But this partial reckoning reveals the other ways women lose power, if not by press and tabloid storytelling, then by complex legal and financial maneuvers: Britney Spears’ conservatorship, which has garnered attention for its overreaching, if not exploitative, terms; the contract binding Kesha to her abusive producer, Dr. Luke; and Taylor Swift’s battle for ownership of her masters from her first record label. Much like existing in the public eye in the early 2000s meant that any private doings were available for harvest, these are also hijacked narratives that are steered toward the blame of you signed the contract, you should have known better, even when the contracts were signed by children and/or their financially desperate (or exploitative) parents. Emily Ratajkowksi considers this in her own essay “Buying Myself Back” in The Cut about trying to reclaim the use of her own image from a predatory photographer, a vindictive ex, and hackers on 4chan: “A lot of people believed the entire situation had been my doing. I, after all, had posed for the photos.”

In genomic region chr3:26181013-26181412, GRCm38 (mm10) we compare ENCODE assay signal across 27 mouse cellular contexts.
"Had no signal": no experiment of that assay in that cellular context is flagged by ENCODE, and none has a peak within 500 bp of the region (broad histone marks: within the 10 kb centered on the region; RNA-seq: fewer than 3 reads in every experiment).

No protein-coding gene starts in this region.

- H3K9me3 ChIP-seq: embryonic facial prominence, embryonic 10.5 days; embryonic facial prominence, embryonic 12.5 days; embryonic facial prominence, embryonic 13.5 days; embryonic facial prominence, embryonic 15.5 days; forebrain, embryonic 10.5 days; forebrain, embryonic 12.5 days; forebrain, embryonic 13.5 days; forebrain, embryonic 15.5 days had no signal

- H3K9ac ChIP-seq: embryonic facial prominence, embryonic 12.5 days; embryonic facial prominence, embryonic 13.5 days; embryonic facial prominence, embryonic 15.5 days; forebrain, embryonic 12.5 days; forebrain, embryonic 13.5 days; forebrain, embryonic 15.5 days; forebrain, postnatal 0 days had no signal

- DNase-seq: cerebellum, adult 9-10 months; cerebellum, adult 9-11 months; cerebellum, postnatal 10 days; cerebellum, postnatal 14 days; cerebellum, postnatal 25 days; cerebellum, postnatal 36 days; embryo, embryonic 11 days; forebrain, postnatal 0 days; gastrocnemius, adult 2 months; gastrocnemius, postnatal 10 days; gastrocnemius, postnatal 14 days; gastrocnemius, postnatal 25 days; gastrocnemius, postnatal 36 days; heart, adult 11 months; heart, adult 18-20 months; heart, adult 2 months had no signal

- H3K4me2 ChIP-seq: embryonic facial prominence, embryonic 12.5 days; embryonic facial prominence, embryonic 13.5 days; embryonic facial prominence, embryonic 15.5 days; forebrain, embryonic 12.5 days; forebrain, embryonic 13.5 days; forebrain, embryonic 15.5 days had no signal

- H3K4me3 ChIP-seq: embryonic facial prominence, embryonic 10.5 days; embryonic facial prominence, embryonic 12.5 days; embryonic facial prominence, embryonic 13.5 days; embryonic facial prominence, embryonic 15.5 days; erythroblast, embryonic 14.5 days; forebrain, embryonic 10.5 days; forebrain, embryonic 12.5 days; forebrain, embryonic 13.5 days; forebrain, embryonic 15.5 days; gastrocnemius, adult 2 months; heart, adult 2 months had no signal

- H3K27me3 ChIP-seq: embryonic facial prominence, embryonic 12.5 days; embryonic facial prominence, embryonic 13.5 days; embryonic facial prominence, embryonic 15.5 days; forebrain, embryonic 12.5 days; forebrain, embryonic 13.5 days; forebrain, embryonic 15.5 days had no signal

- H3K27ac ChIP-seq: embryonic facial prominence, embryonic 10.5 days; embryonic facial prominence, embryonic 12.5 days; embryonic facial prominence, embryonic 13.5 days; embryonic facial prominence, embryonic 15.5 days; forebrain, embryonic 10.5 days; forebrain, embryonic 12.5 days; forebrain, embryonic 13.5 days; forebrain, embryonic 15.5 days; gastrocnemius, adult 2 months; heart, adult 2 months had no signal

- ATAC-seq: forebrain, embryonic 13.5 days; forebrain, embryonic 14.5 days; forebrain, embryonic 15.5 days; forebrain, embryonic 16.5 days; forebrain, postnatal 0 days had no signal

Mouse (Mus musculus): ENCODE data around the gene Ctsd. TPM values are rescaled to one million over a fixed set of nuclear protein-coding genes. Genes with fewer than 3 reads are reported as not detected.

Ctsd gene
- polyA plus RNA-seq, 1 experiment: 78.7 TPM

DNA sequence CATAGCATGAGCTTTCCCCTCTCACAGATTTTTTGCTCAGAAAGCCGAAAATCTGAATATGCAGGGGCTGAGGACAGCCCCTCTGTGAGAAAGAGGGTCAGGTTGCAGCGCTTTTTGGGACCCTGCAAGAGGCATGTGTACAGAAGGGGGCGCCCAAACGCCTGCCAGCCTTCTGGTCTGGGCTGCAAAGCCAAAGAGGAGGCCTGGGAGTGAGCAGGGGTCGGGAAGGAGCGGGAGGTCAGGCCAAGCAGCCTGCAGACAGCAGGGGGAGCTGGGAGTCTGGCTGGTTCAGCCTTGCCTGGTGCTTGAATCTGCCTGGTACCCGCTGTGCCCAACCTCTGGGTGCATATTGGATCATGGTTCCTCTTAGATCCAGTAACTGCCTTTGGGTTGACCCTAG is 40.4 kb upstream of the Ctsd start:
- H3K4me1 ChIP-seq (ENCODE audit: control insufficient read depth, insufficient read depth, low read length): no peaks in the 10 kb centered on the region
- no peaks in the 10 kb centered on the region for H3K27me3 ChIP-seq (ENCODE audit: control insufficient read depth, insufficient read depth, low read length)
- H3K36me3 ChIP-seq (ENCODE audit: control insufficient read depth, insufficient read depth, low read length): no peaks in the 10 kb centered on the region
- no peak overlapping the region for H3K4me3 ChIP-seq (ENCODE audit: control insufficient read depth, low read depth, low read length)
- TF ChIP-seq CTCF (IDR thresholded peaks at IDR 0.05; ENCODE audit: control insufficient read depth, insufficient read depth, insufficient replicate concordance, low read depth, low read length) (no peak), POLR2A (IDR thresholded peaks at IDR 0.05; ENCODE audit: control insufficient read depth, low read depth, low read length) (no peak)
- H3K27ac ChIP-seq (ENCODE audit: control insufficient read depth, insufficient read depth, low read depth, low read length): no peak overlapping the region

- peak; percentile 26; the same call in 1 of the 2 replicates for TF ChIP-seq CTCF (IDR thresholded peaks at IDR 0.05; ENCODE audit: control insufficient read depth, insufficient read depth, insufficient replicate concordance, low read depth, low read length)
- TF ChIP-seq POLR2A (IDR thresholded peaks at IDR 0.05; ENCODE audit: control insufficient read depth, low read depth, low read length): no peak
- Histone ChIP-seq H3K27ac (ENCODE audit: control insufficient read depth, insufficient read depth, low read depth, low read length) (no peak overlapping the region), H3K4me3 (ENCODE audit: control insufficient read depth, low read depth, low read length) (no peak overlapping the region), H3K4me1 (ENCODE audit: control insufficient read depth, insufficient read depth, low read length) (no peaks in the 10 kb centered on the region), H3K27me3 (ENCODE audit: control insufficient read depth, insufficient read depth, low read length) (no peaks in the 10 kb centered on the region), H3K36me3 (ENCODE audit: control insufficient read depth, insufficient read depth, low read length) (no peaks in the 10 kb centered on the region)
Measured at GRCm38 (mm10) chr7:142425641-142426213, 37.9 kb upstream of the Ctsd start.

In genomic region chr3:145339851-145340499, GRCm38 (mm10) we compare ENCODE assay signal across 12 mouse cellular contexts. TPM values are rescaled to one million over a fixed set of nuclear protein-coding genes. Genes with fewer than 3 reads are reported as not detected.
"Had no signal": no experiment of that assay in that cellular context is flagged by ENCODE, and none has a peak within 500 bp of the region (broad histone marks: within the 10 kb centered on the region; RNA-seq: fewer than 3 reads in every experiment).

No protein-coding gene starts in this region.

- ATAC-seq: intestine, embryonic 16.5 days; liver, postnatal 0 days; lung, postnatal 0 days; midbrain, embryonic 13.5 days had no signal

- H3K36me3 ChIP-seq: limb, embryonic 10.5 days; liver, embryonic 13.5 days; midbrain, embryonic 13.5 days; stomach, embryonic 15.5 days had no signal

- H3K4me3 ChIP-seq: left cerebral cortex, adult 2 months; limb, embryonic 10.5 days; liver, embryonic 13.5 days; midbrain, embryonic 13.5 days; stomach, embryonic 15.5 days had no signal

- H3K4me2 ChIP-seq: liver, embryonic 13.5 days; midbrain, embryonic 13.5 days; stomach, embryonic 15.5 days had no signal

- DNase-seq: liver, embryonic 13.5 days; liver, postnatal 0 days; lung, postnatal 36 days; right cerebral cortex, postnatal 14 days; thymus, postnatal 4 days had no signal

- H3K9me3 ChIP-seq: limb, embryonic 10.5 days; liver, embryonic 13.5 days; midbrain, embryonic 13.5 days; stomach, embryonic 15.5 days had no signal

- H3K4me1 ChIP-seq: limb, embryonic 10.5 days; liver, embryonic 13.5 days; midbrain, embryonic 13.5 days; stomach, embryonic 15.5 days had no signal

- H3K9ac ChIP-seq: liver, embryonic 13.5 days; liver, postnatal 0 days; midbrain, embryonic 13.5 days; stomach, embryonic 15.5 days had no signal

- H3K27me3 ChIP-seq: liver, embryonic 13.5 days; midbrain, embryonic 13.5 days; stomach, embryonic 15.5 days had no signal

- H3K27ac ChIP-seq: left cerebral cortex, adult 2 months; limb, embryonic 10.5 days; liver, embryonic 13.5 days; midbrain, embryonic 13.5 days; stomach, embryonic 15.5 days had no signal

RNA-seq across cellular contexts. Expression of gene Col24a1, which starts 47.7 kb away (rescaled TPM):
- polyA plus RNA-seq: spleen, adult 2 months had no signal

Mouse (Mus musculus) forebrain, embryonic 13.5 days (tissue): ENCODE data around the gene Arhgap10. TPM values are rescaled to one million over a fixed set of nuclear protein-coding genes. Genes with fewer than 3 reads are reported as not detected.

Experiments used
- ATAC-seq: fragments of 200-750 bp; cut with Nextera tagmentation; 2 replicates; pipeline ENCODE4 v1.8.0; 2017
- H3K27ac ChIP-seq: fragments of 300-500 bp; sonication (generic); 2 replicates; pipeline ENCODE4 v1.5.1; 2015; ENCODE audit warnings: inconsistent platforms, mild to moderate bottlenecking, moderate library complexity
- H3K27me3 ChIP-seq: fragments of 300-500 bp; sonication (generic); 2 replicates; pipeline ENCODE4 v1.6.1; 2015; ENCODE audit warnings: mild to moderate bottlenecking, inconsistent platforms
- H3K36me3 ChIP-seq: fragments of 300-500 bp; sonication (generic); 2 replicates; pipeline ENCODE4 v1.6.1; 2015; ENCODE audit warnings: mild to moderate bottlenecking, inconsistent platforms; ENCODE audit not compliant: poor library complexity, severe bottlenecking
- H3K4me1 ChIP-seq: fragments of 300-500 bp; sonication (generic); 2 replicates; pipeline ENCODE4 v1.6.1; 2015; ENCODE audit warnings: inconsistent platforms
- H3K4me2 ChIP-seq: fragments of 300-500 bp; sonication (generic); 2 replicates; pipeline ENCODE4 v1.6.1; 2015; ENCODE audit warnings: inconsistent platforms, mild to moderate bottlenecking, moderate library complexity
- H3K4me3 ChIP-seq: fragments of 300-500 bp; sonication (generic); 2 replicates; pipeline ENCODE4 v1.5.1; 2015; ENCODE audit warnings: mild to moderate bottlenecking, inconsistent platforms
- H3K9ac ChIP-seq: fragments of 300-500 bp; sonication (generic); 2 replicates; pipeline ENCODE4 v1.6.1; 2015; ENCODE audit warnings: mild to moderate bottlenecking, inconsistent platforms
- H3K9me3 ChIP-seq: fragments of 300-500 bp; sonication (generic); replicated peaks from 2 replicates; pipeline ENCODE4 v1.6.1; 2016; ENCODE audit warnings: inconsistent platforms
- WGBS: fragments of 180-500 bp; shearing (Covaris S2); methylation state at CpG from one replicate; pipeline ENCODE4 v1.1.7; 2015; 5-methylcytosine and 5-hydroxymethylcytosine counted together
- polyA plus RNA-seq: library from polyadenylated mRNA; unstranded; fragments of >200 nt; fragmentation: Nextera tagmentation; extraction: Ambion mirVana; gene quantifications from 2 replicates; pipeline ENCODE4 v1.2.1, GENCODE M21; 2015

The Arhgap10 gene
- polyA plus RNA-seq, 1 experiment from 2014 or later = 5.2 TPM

Power and narrative control often lie in the hands of someone who has taken it by force or manipulation; details and context are not allowed to inform the story until we seek them out. Britney Spears’ umbrella-paparazzi attack seems more than justifiable now that we have chosen to bear witness to what the rest of her life was like– and to admit our own participation in erasing that context.